Mr. Jaques lives at a place called St. Trinnians, near to Richmond in
Yorkshire; but I have not the _History of Richmondshire_ to refer to, so
as to see whether any notice of our saint is there taken under this
evident variation of the same appellation.

    WM. S. HESLEDEN.

  Barton-upon-Humber, Aug. 29. 1851.


Replies to Minor Queries.

_Lord Mayor not a Privy Councillor_ (Vol. iv., pp. 9. 137.).--L. M. says
that the precedent of Mr. Harley being sworn of the Privy Council does
not prove the argument advanced by C., and "for this simple reason, that
the individual who held the office is _not_ Right Honorable, but the
officer _is_." What he means by the _office_ (of privy councillor) is
not clear; but surely he does not mean to say that it is not the rank of
privy councillor which gives the courtesy style of Right Honorable? If
so, can a man be a member of the Council till he is _sworn_ at the
board?

Is the Lord Mayor a member of the Board, not having been sworn? Is he
ever summoned to any Council? When he attends a meeting on the occasion
of the accession, is he _summoned_? and if so, by whom, and in what
manner? The Lord Mayor is certainly _not_ a privy councillor by reason
of his courtesy _style_ of Lord, any more than the Lord Mayor of York.

The question is, whether the style of Right Honorable was given to the
Lord Mayor from the supposition that he was a privy councillor, or from
the fact that formerly the Lord Mayor was considered as holding the rank
of a _Baron_; for if he died during his mayoralty, he was buried with
the rank, state, and degree of _Baron_.

When does it appear that the style of Right Honorable was first given to
the Lord Mayor of London?

    E.

_Did Bishop Gibson write a life of Cromwell?_ (Vol. iv., p. 117.).--In
the Life of the Rev. Isaac Kimber, prefixed to his _Sermons_, London,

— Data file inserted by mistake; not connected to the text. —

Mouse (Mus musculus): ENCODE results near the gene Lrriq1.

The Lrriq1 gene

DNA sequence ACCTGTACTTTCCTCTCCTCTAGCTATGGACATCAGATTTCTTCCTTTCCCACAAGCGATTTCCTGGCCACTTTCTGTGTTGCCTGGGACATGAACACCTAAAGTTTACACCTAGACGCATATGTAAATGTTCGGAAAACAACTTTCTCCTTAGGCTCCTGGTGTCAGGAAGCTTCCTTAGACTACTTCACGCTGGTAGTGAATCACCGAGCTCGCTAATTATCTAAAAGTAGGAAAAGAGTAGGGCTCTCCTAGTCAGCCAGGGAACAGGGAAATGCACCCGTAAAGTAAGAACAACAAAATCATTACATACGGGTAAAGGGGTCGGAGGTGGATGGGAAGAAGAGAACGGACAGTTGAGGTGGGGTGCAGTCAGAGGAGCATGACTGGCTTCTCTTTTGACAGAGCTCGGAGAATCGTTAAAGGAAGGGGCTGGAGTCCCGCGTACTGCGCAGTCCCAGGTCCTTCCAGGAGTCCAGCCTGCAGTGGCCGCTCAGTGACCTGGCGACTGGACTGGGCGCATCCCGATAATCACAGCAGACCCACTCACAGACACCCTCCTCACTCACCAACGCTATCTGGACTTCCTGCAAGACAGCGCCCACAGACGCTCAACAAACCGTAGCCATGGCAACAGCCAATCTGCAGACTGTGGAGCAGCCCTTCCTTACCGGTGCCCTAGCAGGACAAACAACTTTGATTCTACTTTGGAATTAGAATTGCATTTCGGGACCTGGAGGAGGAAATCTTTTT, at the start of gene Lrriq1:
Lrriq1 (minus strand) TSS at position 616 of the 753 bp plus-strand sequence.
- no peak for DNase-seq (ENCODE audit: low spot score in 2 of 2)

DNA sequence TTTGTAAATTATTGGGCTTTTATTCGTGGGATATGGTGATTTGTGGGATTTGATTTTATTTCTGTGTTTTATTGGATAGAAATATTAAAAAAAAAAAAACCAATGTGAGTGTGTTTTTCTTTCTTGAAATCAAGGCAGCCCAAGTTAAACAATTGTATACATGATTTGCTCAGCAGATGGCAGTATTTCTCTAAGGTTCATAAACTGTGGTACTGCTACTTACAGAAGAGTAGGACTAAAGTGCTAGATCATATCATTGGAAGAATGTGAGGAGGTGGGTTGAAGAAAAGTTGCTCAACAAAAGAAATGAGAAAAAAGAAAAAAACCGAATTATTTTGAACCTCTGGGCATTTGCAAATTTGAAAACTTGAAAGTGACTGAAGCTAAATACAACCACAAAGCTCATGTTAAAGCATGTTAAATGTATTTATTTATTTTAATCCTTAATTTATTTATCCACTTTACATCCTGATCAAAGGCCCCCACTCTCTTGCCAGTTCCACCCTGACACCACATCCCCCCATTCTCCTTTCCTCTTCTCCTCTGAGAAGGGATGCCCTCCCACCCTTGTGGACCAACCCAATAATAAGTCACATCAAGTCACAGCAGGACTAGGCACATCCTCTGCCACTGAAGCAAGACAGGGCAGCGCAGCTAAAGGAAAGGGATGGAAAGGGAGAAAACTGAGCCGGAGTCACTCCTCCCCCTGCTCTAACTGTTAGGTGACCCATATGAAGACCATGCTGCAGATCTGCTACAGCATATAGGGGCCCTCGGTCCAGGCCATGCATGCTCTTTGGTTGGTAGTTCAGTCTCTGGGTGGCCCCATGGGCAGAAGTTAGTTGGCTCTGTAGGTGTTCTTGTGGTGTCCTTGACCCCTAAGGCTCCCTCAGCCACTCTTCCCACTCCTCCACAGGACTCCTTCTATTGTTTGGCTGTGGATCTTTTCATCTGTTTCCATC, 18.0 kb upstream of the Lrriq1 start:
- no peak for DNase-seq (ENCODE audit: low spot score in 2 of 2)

1756, 8vo., it is stated that--

  "One of the first productions he gave to the world was the _Life
  of Oliver Cromwell_ in 8vo., printed for Messrs. Brotherton and
  Cox. This piece met with a very good reception from the public,
  and has passed through several editions, universally esteemed for
  its style and its impartiality; and as the author's name was not
  made public, though it was always known to his friends, it was at
  first very confidently ascribed to Dr. Gibson, Bishop of
  London."--P. 10.

The Life of Kimber appears to have been written by Edward Kimber, his
son, and therefore the claim of Bishop Gibson to this work may very
fairly be set aside.

The _Short Critical Review of the life of Oliver Cromwell, by a
Gentleman of the Middle Temple_, has always been attributed to John
Bankes, an account of whom will be found in Chalmers's _Biog. Dict._,
vol. iii. p. 422., where it is confidently stated to be his. It was
first published in 1739, 8vo. I have two copies of a third edition,
Lond. 1747. 12mo. "Carefully revised and greatly enlarged in every
chapter by the author." In one of the copies the title-page states it to
be "by a gentleman of the Middle Temple;" and in the other "by Mr.
Bankes." Bishop Gibson did not die till 1748, and there seems little
probability that, if he were the author, another man's name would be put
to it during his lifetime.

I conclude therefore that neither of these two works are by Bishop
Gibson.

    JAS. CROSSLEY.

_Lines on the Temple_ (Vol. iii., pp. 450. 505.).--In the _Gentleman's
Mag._ (Suppl. for 1768, p. 621.), the reviewer of a work entitled
"_Cobleriana, or the Cobler's Miscellany_, being a choice collection of
the miscellaneous pieces in prose and verse, serious and comic, by
Jobson the Cobler, of Drury Lane, 2 vols.," gives the following extract;
but does not state whether it belongs to the "new" pieces, or to those
which had been previously "published in the newspapers," the volume
being avowedly composed of both sorts:--

      "_An Epigram on the Lamb and Horse, the two insignia of the
      Societies of the Temple._

      "The Lamb the _Lawyers'_ innocence declares,
      The Horse _their_ expedition in affairs;
      Hail, happy men! for chusing two such types
      As plainly shew _they_ give the world no wipes;
      For who dares say that suits are at a stand,
      When _two_ such virtues both go hand in hand?
      No more let _Chanc'ry Lane_ be endless counted,
      Since they're by Lamb and Horse so nobly mounted."

The _Italics_, which I have copied, were, I suppose, put in by the
reviewer, who adds, "Q. Whether the Lamb and Horse are mounted upon
Chancery Lane, or two virtues, or happy men?" Poor man! I am afraid his
Query has never been answered; for that age was not adorned and
illustrated by any work like one in which we rejoice,--a work of which,
lest a more unguarded expression of our feelings should be indelicate,
and subject us to the suspicion of flattery, we will be content to say
boldly, that, though less in size and cost, it is cotemporaneous with